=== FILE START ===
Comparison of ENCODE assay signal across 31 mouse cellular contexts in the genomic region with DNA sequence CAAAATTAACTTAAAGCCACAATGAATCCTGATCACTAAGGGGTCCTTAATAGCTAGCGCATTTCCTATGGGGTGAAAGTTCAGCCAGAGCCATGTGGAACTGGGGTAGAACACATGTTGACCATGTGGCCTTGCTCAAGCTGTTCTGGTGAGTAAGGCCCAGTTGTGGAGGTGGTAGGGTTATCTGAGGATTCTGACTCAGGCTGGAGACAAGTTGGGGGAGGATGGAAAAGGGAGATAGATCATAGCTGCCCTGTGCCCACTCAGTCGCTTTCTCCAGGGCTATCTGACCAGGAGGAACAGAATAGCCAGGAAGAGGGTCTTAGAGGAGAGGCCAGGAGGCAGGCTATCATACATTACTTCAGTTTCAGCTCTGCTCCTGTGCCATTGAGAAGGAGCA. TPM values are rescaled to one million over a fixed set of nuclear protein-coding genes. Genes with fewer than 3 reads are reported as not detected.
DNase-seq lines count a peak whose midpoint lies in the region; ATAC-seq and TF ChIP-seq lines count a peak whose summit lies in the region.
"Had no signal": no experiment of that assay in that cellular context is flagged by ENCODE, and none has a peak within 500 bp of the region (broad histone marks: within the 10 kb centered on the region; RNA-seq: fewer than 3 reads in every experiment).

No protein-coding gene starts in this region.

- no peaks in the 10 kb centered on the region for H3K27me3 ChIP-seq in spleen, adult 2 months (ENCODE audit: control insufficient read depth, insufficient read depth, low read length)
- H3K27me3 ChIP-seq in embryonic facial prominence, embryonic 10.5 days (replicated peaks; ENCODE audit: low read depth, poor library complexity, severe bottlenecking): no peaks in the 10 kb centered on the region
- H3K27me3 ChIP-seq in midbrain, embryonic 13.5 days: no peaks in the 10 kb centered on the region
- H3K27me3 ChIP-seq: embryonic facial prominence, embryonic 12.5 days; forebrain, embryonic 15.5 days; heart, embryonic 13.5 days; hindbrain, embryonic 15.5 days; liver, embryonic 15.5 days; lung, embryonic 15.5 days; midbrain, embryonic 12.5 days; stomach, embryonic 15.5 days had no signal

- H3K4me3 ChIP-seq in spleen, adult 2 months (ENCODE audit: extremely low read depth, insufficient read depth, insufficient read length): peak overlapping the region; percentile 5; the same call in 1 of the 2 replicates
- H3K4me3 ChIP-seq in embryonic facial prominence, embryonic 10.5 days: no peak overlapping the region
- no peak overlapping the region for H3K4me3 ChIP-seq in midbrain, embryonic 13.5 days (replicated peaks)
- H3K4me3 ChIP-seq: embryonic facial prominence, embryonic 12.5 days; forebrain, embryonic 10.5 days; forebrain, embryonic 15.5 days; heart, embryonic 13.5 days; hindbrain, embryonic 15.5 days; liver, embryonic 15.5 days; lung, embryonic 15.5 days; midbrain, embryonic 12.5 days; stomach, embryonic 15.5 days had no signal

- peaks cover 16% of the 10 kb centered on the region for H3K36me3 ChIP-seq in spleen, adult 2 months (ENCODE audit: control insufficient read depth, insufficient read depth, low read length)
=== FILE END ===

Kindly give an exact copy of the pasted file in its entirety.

Comparison of ENCODE assay signal across 31 mouse cellular contexts in the genomic region with DNA sequence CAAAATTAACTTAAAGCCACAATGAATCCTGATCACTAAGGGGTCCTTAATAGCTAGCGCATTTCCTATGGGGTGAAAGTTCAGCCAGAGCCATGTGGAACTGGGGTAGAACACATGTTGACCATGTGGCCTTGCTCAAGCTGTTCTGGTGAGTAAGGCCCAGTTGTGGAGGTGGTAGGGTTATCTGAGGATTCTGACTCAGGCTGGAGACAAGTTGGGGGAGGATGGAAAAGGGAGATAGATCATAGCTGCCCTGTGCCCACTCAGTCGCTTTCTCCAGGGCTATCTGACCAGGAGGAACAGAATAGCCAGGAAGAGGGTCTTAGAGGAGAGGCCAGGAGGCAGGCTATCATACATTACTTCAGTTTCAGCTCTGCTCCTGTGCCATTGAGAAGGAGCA. TPM values are rescaled to one million over a fixed set of nuclear protein-coding genes. Genes with fewer than 3 reads are reported as not detected.
DNase-seq lines count a peak whose midpoint lies in the region; ATAC-seq and TF ChIP-seq lines count a peak whose summit lies in the region.
"Had no signal": no experiment of that assay in that cellular context is flagged by ENCODE, and none has a peak within 500 bp of the region (broad histone marks: within the 10 kb centered on the region; RNA-seq: fewer than 3 reads in every experiment).

No protein-coding gene starts in this region.

- no peaks in the 10 kb centered on the region for H3K27me3 ChIP-seq in spleen, adult 2 months (ENCODE audit: control insufficient read depth, insufficient read depth, low read length)
- H3K27me3 ChIP-seq in embryonic facial prominence, embryonic 10.5 days (replicated peaks; ENCODE audit: low read depth, poor library complexity, severe bottlenecking): no peaks in the 10 kb centered on the region
- H3K27me3 ChIP-seq in midbrain, embryonic 13.5 days: no peaks in the 10 kb centered on the region
- H3K27me3 ChIP-seq: embryonic facial prominence, embryonic 12.5 days; forebrain, embryonic 15.5 days; heart, embryonic 13.5 days; hindbrain, embryonic 15.5 days; liver, embryonic 15.5 days; lung, embryonic 15.5 days; midbrain, embryonic 12.5 days; stomach, embryonic 15.5 days had no signal

- H3K4me3 ChIP-seq in spleen, adult 2 months (ENCODE audit: extremely low read depth, insufficient read depth, insufficient read length): peak overlapping the region; percentile 5; the same call in 1 of the 2 replicates
- H3K4me3 ChIP-seq in embryonic facial prominence, embryonic 10.5 days: no peak overlapping the region
- no peak overlapping the region for H3K4me3 ChIP-seq in midbrain, embryonic 13.5 days (replicated peaks)
- H3K4me3 ChIP-seq: embryonic facial prominence, embryonic 12.5 days; forebrain, embryonic 10.5 days; forebrain, embryonic 15.5 days; heart, embryonic 13.5 days; hindbrain, embryonic 15.5 days; liver, embryonic 15.5 days; lung, embryonic 15.5 days; midbrain, embryonic 12.5 days; stomach, embryonic 15.5 days had no signal

- peaks cover 16% of the 10 kb centered on the region for H3K36me3 ChIP-seq in spleen, adult 2 months (ENCODE audit: control insufficient read depth, insufficient read depth, low read length)